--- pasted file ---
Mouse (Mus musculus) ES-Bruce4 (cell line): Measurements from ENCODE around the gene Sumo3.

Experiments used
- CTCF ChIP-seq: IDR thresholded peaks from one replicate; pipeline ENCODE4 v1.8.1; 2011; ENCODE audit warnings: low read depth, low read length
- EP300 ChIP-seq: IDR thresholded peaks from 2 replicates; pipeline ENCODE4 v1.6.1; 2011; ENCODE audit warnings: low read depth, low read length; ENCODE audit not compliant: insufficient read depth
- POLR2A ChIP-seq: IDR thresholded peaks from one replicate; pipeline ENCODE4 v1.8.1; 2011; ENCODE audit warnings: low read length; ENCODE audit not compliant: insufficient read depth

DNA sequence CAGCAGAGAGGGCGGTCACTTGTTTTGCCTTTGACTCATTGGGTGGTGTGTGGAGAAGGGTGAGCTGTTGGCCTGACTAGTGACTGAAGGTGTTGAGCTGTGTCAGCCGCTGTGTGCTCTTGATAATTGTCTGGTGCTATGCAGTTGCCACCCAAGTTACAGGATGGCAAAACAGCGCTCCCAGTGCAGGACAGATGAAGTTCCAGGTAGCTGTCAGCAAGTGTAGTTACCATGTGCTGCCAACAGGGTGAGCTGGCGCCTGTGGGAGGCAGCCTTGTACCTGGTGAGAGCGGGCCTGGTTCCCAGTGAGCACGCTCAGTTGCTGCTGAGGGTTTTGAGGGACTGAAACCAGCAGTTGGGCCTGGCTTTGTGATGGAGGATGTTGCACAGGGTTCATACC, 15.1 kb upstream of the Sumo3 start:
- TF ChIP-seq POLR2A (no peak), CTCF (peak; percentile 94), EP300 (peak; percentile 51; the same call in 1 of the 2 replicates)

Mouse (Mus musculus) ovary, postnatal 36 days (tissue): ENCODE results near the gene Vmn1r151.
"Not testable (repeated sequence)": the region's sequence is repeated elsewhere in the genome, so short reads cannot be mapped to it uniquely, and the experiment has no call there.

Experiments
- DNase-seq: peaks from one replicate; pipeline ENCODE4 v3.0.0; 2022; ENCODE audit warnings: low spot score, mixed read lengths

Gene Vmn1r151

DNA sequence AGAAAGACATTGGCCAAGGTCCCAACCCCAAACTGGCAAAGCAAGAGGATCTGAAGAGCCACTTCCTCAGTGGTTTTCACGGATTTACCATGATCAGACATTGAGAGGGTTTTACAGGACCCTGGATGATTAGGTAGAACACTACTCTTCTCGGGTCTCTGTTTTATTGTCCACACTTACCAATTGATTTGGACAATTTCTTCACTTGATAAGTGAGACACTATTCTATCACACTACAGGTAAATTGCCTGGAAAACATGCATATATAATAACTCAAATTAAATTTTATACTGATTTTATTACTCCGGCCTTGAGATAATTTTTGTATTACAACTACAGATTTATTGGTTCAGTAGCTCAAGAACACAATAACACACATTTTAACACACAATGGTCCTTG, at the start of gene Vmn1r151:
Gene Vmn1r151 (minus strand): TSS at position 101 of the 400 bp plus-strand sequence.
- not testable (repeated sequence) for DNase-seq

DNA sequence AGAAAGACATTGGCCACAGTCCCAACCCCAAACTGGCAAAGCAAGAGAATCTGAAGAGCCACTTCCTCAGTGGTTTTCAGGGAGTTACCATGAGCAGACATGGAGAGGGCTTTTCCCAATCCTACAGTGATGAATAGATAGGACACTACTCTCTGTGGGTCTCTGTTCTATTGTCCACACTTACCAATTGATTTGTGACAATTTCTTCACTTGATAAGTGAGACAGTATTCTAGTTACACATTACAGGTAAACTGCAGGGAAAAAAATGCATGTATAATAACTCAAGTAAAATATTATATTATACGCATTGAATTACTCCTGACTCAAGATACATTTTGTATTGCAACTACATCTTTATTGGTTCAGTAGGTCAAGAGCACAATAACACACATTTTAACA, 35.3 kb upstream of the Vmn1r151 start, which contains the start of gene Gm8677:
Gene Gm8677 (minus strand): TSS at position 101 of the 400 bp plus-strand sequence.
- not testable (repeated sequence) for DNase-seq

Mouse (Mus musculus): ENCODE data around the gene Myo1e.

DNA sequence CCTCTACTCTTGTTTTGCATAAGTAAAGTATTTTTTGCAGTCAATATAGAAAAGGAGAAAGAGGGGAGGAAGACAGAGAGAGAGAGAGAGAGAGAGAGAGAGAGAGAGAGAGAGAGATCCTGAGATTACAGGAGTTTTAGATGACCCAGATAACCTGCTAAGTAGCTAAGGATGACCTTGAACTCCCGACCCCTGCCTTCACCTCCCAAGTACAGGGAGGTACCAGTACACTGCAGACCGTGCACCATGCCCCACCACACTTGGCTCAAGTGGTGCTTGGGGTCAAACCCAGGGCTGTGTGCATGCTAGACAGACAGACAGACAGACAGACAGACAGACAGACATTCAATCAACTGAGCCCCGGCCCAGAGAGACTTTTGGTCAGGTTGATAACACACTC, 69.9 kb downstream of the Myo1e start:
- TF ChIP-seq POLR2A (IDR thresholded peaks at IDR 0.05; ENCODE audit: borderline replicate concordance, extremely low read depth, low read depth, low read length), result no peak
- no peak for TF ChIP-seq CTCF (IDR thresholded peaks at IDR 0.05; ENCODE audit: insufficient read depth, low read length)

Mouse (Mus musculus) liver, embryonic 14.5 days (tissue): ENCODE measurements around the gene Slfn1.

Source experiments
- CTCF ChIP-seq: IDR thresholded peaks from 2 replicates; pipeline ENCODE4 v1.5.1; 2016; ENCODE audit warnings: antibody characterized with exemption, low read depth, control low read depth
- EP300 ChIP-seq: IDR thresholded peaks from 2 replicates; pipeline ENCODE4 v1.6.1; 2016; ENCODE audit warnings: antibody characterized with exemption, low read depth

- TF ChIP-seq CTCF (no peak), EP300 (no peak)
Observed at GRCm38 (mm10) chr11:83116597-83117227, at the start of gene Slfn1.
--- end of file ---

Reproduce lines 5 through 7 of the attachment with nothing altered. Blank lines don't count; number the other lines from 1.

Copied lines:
- POLR2A ChIP-seq: IDR thresholded peaks from one replicate; pipeline ENCODE4 v1.8.1; 2011; ENCODE audit warnings: low read length; ENCODE audit not compliant: insufficient read depth

DNA sequence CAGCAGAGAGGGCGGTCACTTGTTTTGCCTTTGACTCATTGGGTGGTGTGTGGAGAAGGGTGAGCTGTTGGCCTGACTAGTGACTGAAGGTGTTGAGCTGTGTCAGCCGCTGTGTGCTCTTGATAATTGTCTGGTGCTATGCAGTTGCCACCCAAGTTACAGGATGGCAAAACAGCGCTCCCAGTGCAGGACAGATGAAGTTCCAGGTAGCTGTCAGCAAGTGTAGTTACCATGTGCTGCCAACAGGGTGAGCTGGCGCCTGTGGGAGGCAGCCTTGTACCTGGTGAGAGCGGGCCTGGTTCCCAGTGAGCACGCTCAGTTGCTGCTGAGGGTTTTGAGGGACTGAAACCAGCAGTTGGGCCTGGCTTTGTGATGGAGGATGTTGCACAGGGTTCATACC, 15.1 kb upstream of the Sumo3 start:
- TF ChIP-seq POLR2A (no peak), CTCF (peak; percentile 94), EP300 (peak; percentile 51; the same call in 1 of the 2 replicates)